Meet the judges 2019: Cate Terblanche | Sasol New Signatures

Meet the judges 2019: Cate Terblanche

Cate Terblanche is Sasol's art curator and will sit on this year's Sasol New Signatures final judging panel.

This is your second year as a judge , what was your biggest takeout from last year’s competition?

As a whole, the exhibition was really exciting and illustrated many of the issues that artists, and society as a whole, are currently dealing with. These range from land issues to gender discrimination and much more. However, I found many of the regional entries had the potential to be winning works, but inevitably the works were rejected either due to the concept not being fully unpacked, or that the craftsmanship was lacking. 

Something else I noticed is the quality of recurring entries received.  Many artists submit the same kind of work year after year. I would really encourage artists not to do this. Firstly, it is rather disrespectful towards the judges to expect them to consider similar works for a competition while tasked with identifying ‘newness’. Secondly, it is the nature of art, as well as the aim of the competition, to constantly challenge boundaries.  If your work has not changed from the previous year, it is not challenging boundaries.

Our world is in constant flux.  Sasol New Signatures has been part of our national landscape for the past 50 years with Sasol being a sponsor for 30 years. How important is this continuity?

I’ve been spending quite a bit of time researching the various aspects of Sasol New Signatures, and what is very obvious is that the influence of the competition goes beyond just the winners and helping them establish their careers. Paging through the catalogues, one comes across so many examples of artists who have established themselves in the art world in very powerful ways.  One can argue whether their success is due to exposure from the competition or due to their own motivation.  My feeling is that it is a bit of both.  The competition provides a platform for emerging artists to have their work seen, but without the hard work and dedication even the most talented artist will not succeed. The Sasol New Signatures Art Competition is a very unique platform for emerging artists and has over the years become one of the ‘must have’ items on an artist’s CV.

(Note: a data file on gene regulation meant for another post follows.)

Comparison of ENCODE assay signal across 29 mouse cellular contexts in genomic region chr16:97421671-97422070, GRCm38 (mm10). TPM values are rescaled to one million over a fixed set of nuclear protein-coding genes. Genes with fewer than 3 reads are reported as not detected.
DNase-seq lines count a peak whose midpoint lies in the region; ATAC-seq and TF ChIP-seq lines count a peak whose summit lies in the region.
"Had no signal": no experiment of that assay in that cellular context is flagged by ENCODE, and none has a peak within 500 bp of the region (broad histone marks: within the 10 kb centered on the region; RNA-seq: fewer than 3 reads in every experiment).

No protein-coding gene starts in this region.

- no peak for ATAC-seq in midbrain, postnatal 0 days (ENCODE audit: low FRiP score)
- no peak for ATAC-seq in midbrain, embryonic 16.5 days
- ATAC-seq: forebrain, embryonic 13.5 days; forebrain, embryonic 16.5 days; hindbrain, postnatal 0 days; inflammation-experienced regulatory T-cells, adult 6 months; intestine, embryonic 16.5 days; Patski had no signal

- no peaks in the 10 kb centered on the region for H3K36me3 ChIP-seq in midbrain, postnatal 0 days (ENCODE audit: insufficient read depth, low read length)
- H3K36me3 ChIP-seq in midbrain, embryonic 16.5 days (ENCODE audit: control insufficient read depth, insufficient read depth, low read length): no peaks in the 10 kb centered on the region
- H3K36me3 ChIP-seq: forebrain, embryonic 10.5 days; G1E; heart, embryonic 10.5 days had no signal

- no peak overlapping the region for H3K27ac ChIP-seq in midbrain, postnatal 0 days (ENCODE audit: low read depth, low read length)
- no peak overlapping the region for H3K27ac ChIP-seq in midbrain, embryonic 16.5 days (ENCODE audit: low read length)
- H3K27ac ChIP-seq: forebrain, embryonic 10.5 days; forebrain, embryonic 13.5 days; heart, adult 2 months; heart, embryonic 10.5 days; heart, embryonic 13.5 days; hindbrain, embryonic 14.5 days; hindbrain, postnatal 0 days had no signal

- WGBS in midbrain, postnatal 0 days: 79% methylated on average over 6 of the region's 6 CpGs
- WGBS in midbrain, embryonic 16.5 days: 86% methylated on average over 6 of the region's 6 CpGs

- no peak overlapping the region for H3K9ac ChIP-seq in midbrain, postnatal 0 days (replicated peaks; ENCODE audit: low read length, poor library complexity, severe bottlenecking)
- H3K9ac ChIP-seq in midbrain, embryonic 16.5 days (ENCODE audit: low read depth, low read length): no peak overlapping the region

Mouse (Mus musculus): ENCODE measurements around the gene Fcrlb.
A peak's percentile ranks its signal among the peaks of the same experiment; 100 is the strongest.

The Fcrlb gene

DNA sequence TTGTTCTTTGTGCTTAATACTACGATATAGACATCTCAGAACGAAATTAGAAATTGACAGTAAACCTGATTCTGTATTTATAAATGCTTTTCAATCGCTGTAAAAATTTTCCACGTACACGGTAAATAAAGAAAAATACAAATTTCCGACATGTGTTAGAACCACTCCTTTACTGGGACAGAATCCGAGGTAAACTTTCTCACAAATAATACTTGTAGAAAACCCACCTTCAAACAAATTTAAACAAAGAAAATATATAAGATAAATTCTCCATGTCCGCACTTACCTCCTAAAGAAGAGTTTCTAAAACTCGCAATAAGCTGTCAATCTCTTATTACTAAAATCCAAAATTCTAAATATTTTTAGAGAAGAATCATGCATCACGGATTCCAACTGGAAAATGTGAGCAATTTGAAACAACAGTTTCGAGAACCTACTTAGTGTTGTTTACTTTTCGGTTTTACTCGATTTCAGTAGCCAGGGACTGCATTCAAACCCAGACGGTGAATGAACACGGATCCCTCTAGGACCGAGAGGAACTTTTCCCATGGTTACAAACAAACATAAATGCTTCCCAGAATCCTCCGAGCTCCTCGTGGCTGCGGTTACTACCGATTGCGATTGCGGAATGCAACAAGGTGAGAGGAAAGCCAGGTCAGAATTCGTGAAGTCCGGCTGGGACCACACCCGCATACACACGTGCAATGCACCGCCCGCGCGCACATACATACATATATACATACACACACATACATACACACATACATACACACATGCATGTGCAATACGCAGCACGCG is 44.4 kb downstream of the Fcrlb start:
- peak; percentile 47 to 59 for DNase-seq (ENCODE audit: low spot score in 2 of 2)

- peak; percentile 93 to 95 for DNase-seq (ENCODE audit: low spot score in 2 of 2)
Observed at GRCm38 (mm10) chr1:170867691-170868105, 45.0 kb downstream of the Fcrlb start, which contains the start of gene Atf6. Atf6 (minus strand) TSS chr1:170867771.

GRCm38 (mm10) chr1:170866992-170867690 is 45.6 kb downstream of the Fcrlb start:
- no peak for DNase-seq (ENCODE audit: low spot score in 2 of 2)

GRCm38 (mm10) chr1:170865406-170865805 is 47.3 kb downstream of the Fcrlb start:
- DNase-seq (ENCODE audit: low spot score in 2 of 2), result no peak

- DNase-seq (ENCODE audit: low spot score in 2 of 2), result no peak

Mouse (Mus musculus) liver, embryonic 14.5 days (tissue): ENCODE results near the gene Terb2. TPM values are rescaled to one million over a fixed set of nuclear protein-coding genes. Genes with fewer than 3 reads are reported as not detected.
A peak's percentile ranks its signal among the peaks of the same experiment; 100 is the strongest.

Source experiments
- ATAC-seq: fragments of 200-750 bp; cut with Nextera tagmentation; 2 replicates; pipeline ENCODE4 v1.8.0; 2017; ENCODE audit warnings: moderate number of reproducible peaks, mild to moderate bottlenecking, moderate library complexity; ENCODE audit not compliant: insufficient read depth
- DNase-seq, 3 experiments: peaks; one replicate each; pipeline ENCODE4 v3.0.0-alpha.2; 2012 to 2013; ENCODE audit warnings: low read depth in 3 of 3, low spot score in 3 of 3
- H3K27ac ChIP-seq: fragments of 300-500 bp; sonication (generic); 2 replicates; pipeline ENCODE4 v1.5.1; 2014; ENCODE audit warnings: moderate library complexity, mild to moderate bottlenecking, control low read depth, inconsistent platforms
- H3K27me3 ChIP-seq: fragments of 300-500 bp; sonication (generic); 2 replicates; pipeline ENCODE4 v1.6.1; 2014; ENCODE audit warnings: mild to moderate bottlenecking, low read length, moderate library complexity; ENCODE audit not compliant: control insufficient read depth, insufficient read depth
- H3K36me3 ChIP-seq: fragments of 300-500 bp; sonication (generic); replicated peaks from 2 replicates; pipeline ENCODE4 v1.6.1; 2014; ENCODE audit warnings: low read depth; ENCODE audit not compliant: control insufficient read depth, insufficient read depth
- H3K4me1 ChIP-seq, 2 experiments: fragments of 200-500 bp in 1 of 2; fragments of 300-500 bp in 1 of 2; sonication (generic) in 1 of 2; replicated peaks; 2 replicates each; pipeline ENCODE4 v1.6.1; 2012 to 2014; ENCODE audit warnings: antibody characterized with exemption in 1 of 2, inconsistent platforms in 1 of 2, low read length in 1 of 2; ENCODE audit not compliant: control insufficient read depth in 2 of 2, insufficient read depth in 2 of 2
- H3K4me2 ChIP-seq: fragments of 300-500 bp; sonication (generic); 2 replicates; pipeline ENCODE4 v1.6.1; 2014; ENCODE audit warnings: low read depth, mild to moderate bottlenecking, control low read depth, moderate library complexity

As Curator of the Sasol Art Collection you are tasked with acquiring new works. What did you purchase from Sasol New Signatures 2018 and why?

It is important to keep in mind that the works acquired by Sasol need to function in a corporate environment, and this is often the final overriding criteria when it comes to purchasing any artworks.  This means that the works have to be suitable to the working environment, for instance, it is difficult for us to permanently display video works. Sometimes we just don’t have a practical display space for a specific sculpture or a work that needs specialist installation. We also need to take cognisance of the cultural diversity of Sasol’s workforce.  Therefore, works that might be offensive in the workplace would probably not be considered for acquisition, even though they may be award-winning.

One of the works purchased was the Merit Award-winning work by Debbie Fan, Cheque or Savings?  It now hangs at the entrance to the Eatery Restaurant at Sasol Place, and has elicited many conversations from visitors and residents alike, and was chosen not only for its craftsmanship but also the concept.